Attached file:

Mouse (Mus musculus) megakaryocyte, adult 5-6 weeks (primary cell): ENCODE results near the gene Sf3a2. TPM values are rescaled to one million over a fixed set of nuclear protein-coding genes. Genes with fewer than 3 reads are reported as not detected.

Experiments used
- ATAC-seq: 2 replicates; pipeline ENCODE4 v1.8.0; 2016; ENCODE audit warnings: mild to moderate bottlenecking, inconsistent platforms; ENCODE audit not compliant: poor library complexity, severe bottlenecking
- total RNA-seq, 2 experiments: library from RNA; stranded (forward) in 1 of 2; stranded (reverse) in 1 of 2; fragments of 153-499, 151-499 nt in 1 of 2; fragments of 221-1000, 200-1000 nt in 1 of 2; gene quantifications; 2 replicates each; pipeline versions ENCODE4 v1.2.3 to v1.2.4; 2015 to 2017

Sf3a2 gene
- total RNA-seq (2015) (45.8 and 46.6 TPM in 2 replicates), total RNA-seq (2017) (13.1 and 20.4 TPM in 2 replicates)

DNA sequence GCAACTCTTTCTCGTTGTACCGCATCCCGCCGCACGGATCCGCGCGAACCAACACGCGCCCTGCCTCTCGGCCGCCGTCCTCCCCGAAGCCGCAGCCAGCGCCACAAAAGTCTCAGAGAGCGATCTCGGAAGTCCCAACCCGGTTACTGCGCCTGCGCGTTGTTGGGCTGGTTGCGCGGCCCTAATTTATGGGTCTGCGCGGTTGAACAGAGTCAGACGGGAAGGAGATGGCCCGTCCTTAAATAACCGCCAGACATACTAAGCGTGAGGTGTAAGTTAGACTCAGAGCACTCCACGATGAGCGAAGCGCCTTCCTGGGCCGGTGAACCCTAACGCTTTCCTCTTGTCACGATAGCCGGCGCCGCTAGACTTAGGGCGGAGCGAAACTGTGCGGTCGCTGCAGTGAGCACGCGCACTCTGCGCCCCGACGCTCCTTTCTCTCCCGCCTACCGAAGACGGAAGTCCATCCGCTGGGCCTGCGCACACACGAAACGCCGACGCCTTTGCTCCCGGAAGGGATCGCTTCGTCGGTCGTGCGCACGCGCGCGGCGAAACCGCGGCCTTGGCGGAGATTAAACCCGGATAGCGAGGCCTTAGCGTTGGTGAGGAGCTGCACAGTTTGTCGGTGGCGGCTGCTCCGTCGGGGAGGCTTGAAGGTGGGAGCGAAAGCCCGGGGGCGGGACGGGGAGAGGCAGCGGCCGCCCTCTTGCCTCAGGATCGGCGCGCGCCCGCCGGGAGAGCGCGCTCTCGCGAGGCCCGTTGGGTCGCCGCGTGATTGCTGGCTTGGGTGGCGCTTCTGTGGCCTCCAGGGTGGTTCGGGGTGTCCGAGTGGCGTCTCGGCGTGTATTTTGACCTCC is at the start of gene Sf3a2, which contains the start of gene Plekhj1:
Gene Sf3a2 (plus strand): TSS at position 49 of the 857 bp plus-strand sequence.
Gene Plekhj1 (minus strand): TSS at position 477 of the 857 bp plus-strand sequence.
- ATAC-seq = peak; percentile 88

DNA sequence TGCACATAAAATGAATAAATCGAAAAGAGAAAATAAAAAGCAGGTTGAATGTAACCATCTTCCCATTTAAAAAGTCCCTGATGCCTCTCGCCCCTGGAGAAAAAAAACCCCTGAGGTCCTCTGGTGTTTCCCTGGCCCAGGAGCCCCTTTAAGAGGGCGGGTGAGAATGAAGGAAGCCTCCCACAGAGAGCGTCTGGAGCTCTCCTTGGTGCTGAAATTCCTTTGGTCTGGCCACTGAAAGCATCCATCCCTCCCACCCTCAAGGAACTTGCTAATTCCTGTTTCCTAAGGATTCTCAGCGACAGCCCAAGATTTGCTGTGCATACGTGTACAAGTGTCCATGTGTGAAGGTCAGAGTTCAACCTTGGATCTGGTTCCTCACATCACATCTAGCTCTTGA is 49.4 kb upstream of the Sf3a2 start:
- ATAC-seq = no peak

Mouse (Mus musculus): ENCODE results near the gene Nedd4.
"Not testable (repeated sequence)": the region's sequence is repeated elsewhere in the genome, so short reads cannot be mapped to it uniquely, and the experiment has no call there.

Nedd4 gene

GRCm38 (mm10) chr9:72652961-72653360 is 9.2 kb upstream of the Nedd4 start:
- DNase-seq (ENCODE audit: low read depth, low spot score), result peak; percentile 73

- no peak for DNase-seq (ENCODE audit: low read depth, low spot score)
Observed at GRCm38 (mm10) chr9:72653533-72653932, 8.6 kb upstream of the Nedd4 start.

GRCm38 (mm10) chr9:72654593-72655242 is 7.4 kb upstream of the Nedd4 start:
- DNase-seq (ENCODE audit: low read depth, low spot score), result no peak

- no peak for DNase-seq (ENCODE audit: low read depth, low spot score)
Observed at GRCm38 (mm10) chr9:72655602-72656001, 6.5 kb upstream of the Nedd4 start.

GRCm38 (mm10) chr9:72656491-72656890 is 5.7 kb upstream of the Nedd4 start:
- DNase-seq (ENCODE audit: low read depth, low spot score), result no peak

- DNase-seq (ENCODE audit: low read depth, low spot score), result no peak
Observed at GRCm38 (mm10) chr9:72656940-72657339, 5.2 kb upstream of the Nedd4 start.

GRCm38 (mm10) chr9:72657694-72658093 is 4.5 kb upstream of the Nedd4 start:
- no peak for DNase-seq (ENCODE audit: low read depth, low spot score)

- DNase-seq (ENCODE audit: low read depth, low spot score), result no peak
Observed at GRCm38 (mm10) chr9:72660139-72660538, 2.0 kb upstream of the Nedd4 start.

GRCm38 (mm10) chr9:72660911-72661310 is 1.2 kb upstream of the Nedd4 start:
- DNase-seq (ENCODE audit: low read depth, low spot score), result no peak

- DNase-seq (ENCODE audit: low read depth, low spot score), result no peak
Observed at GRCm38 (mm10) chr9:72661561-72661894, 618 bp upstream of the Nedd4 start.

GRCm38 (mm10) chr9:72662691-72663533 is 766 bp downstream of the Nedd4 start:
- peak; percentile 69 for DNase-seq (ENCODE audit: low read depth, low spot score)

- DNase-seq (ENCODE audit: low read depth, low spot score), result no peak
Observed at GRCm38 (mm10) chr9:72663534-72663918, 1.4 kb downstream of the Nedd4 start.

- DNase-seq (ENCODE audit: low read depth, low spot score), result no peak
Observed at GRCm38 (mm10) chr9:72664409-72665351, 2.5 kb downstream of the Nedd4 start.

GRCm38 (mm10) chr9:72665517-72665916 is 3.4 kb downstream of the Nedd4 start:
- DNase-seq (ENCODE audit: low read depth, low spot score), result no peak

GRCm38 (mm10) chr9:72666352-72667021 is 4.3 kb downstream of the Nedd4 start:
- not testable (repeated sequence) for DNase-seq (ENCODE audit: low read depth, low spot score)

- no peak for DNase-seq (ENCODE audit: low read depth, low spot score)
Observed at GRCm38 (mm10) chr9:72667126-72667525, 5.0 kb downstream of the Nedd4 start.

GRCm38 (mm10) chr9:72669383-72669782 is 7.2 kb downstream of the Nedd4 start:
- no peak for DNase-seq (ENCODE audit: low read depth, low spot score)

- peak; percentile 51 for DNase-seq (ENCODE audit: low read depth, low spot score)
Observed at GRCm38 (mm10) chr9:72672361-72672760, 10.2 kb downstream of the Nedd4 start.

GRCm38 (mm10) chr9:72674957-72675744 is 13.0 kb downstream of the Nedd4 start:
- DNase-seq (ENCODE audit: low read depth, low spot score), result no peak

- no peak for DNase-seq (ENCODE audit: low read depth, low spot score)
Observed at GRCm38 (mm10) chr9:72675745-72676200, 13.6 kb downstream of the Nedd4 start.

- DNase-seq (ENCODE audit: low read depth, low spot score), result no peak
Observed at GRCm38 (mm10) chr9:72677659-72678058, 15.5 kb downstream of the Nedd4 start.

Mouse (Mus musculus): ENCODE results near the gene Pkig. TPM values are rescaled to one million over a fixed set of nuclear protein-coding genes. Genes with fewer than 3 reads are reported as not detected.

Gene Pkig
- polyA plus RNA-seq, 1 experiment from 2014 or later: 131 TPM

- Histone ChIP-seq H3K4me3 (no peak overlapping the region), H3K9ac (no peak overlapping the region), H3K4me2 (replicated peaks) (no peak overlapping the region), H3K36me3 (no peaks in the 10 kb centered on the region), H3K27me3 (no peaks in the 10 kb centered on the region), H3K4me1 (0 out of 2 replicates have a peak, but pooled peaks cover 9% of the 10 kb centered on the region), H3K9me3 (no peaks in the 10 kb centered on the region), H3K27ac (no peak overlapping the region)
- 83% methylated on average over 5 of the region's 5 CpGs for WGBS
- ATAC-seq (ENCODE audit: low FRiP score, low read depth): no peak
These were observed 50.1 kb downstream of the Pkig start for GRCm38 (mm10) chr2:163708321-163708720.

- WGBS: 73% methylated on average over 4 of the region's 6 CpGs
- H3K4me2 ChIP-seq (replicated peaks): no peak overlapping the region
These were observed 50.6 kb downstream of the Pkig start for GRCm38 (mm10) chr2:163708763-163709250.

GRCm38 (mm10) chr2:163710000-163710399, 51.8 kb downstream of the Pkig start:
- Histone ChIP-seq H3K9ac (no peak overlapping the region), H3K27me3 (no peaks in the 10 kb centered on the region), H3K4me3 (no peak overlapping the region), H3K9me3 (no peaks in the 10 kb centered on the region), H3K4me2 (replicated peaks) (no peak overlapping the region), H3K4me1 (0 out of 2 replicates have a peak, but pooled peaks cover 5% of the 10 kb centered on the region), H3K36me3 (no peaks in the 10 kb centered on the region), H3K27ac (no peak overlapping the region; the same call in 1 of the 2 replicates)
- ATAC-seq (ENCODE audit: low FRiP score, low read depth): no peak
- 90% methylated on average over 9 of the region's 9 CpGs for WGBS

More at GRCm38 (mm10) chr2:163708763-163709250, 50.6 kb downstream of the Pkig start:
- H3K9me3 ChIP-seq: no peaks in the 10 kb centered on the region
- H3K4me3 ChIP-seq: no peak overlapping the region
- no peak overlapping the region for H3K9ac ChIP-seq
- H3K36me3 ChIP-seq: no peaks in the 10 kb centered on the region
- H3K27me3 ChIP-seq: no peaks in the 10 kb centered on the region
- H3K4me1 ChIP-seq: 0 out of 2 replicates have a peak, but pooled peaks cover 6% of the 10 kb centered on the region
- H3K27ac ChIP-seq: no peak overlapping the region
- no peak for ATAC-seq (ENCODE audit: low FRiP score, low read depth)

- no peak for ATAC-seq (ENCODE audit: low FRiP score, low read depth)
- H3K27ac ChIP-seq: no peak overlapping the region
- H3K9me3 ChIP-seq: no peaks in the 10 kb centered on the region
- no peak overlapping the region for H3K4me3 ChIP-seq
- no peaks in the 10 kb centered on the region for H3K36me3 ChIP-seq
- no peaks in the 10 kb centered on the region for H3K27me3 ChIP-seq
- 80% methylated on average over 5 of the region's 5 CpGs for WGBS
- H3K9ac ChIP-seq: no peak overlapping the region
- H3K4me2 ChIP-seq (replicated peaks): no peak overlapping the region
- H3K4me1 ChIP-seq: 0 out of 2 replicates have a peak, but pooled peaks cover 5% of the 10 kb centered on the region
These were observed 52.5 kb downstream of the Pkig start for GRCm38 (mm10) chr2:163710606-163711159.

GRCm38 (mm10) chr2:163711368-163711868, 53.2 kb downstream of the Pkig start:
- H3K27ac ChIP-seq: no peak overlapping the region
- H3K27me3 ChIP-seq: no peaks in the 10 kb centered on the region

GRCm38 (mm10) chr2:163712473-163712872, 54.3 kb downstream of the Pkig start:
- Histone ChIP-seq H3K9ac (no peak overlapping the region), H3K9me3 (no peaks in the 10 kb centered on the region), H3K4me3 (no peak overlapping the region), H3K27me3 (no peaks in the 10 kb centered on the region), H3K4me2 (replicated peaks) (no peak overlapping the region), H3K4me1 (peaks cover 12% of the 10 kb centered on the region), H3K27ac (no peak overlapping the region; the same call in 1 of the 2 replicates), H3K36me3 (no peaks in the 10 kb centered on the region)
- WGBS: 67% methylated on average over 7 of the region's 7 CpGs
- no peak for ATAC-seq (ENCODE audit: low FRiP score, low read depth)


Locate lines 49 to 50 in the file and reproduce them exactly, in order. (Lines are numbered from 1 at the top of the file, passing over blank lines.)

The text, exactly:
- no peak for DNase-seq (ENCODE audit: low read depth, low spot score)

- peak; percentile 51 for DNase-seq (ENCODE audit: low read depth, low spot score)